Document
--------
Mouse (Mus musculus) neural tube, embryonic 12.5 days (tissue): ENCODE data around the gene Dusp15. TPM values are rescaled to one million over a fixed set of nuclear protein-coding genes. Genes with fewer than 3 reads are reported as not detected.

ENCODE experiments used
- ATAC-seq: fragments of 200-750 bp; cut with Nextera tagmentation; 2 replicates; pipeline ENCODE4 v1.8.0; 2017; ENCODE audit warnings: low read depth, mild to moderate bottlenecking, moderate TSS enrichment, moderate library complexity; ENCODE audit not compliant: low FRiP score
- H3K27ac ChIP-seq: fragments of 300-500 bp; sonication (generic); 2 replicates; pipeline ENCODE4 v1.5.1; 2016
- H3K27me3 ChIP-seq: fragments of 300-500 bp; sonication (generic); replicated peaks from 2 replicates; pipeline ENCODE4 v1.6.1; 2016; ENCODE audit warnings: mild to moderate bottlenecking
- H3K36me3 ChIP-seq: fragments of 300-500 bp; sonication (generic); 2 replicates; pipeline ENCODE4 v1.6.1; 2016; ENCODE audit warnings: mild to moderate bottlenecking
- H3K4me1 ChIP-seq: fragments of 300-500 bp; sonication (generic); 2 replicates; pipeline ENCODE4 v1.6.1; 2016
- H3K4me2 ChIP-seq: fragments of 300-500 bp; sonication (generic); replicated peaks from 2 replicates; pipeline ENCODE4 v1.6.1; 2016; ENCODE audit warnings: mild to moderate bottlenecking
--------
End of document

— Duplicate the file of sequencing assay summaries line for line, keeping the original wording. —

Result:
Mouse (Mus musculus) neural tube, embryonic 12.5 days (tissue): ENCODE data around the gene Dusp15. TPM values are rescaled to one million over a fixed set of nuclear protein-coding genes. Genes with fewer than 3 reads are reported as not detected.

ENCODE experiments used
- ATAC-seq: fragments of 200-750 bp; cut with Nextera tagmentation; 2 replicates; pipeline ENCODE4 v1.8.0; 2017; ENCODE audit warnings: low read depth, mild to moderate bottlenecking, moderate TSS enrichment, moderate library complexity; ENCODE audit not compliant: low FRiP score
- H3K27ac ChIP-seq: fragments of 300-500 bp; sonication (generic); 2 replicates; pipeline ENCODE4 v1.5.1; 2016
- H3K27me3 ChIP-seq: fragments of 300-500 bp; sonication (generic); replicated peaks from 2 replicates; pipeline ENCODE4 v1.6.1; 2016; ENCODE audit warnings: mild to moderate bottlenecking
- H3K36me3 ChIP-seq: fragments of 300-500 bp; sonication (generic); 2 replicates; pipeline ENCODE4 v1.6.1; 2016; ENCODE audit warnings: mild to moderate bottlenecking
- H3K4me1 ChIP-seq: fragments of 300-500 bp; sonication (generic); 2 replicates; pipeline ENCODE4 v1.6.1; 2016
- H3K4me2 ChIP-seq: fragments of 300-500 bp; sonication (generic); replicated peaks from 2 replicates; pipeline ENCODE4 v1.6.1; 2016; ENCODE audit warnings: mild to moderate bottlenecking